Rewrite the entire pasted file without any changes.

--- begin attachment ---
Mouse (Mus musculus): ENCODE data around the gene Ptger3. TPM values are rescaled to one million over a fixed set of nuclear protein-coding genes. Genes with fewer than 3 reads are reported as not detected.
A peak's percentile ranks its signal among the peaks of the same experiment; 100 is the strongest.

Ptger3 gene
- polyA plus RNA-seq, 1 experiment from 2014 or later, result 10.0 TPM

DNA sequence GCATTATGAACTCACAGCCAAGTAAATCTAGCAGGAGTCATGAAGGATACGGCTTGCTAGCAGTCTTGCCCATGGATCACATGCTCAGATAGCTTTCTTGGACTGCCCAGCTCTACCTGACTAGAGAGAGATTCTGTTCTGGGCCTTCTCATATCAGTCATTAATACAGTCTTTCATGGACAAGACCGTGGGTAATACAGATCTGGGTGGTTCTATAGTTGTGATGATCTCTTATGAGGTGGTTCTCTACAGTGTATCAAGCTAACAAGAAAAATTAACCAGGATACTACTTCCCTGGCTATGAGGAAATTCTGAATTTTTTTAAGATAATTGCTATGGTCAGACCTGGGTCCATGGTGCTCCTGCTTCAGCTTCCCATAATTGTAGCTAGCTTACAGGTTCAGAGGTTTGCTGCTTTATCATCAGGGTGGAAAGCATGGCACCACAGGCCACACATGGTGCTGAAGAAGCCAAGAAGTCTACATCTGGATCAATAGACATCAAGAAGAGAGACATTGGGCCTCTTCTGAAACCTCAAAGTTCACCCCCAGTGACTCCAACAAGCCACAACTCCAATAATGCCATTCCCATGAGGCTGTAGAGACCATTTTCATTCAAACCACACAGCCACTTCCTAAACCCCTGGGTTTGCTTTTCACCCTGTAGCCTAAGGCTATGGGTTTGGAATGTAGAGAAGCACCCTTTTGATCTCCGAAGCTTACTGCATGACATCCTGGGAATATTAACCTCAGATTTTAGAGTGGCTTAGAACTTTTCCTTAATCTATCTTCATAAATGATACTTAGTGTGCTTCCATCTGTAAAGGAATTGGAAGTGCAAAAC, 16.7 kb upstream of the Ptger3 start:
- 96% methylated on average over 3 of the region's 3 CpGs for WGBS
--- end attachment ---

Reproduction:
Mouse (Mus musculus): ENCODE data around the gene Ptger3. TPM values are rescaled to one million over a fixed set of nuclear protein-coding genes. Genes with fewer than 3 reads are reported as not detected.
A peak's percentile ranks its signal among the peaks of the same experiment; 100 is the strongest.

Ptger3 gene
- polyA plus RNA-seq, 1 experiment from 2014 or later, result 10.0 TPM

DNA sequence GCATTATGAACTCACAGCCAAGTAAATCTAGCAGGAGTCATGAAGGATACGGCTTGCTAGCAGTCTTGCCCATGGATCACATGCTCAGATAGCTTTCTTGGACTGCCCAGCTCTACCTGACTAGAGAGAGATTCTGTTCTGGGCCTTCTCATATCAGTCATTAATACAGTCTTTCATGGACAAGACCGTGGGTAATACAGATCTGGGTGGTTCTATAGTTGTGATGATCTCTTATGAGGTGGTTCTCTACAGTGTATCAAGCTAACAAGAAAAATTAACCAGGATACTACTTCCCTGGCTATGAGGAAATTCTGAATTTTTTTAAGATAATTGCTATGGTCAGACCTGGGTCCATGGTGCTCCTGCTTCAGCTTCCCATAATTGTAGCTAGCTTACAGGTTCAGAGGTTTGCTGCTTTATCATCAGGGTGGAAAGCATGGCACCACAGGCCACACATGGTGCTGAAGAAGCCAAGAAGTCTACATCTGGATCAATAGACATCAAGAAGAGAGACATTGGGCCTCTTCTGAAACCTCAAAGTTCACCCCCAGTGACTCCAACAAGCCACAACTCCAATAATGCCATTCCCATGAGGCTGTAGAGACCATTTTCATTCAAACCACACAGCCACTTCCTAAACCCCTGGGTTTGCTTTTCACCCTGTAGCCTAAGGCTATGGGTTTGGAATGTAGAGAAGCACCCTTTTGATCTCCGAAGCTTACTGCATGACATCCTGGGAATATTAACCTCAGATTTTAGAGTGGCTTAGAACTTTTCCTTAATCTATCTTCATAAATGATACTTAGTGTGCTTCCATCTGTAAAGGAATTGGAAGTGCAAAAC, 16.7 kb upstream of the Ptger3 start:
- 96% methylated on average over 3 of the region's 3 CpGs for WGBS